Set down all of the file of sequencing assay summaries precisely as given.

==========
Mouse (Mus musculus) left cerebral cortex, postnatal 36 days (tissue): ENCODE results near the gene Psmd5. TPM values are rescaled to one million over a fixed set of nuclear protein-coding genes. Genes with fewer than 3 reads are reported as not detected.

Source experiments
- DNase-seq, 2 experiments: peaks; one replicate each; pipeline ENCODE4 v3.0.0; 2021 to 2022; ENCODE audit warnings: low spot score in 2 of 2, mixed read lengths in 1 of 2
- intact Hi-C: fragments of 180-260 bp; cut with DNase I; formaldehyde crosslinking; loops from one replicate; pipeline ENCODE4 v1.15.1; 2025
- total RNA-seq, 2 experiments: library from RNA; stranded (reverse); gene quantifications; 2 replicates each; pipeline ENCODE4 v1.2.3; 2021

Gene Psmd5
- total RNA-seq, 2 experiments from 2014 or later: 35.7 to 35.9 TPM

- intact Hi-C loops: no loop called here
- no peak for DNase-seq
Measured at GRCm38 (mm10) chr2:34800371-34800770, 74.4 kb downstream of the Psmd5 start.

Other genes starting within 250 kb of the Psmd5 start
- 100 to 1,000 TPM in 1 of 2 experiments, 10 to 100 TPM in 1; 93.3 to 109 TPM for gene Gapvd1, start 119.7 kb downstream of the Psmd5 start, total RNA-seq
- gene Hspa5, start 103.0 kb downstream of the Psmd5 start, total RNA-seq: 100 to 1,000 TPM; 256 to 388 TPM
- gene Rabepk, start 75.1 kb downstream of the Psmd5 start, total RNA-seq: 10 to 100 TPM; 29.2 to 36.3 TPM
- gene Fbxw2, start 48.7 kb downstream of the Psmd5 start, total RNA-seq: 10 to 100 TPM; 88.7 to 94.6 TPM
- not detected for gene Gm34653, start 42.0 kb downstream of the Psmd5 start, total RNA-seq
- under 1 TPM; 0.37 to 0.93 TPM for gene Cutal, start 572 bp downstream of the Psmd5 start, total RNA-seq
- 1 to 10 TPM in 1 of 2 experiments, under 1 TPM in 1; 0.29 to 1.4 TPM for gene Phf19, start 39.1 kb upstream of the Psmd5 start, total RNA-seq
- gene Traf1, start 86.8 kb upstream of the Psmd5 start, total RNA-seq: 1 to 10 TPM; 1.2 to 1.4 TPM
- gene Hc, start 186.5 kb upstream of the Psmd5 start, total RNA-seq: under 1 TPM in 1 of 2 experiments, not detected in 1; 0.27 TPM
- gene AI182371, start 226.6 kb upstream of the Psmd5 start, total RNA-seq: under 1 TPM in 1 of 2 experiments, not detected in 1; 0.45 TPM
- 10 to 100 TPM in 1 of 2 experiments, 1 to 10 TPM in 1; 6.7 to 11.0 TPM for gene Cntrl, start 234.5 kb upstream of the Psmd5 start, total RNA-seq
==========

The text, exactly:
Mouse (Mus musculus) left cerebral cortex, postnatal 36 days (tissue): ENCODE results near the gene Psmd5. TPM values are rescaled to one million over a fixed set of nuclear protein-coding genes. Genes with fewer than 3 reads are reported as not detected.

Source experiments
- DNase-seq, 2 experiments: peaks; one replicate each; pipeline ENCODE4 v3.0.0; 2021 to 2022; ENCODE audit warnings: low spot score in 2 of 2, mixed read lengths in 1 of 2
- intact Hi-C: fragments of 180-260 bp; cut with DNase I; formaldehyde crosslinking; loops from one replicate; pipeline ENCODE4 v1.15.1; 2025
- total RNA-seq, 2 experiments: library from RNA; stranded (reverse); gene quantifications; 2 replicates each; pipeline ENCODE4 v1.2.3; 2021

Gene Psmd5
- total RNA-seq, 2 experiments from 2014 or later: 35.7 to 35.9 TPM

- intact Hi-C loops: no loop called here
- no peak for DNase-seq
Measured at GRCm38 (mm10) chr2:34800371-34800770, 74.4 kb downstream of the Psmd5 start.

Other genes starting within 250 kb of the Psmd5 start
- 100 to 1,000 TPM in 1 of 2 experiments, 10 to 100 TPM in 1; 93.3 to 109 TPM for gene Gapvd1, start 119.7 kb downstream of the Psmd5 start, total RNA-seq
- gene Hspa5, start 103.0 kb downstream of the Psmd5 start, total RNA-seq: 100 to 1,000 TPM; 256 to 388 TPM
- gene Rabepk, start 75.1 kb downstream of the Psmd5 start, total RNA-seq: 10 to 100 TPM; 29.2 to 36.3 TPM
- gene Fbxw2, start 48.7 kb downstream of the Psmd5 start, total RNA-seq: 10 to 100 TPM; 88.7 to 94.6 TPM
- not detected for gene Gm34653, start 42.0 kb downstream of the Psmd5 start, total RNA-seq
- under 1 TPM; 0.37 to 0.93 TPM for gene Cutal, start 572 bp downstream of the Psmd5 start, total RNA-seq
- 1 to 10 TPM in 1 of 2 experiments, under 1 TPM in 1; 0.29 to 1.4 TPM for gene Phf19, start 39.1 kb upstream of the Psmd5 start, total RNA-seq
- gene Traf1, start 86.8 kb upstream of the Psmd5 start, total RNA-seq: 1 to 10 TPM; 1.2 to 1.4 TPM
- gene Hc, start 186.5 kb upstream of the Psmd5 start, total RNA-seq: under 1 TPM in 1 of 2 experiments, not detected in 1; 0.27 TPM
- gene AI182371, start 226.6 kb upstream of the Psmd5 start, total RNA-seq: under 1 TPM in 1 of 2 experiments, not detected in 1; 0.45 TPM
- 10 to 100 TPM in 1 of 2 experiments, 1 to 10 TPM in 1; 6.7 to 11.0 TPM for gene Cntrl, start 234.5 kb upstream of the Psmd5 start, total RNA-seq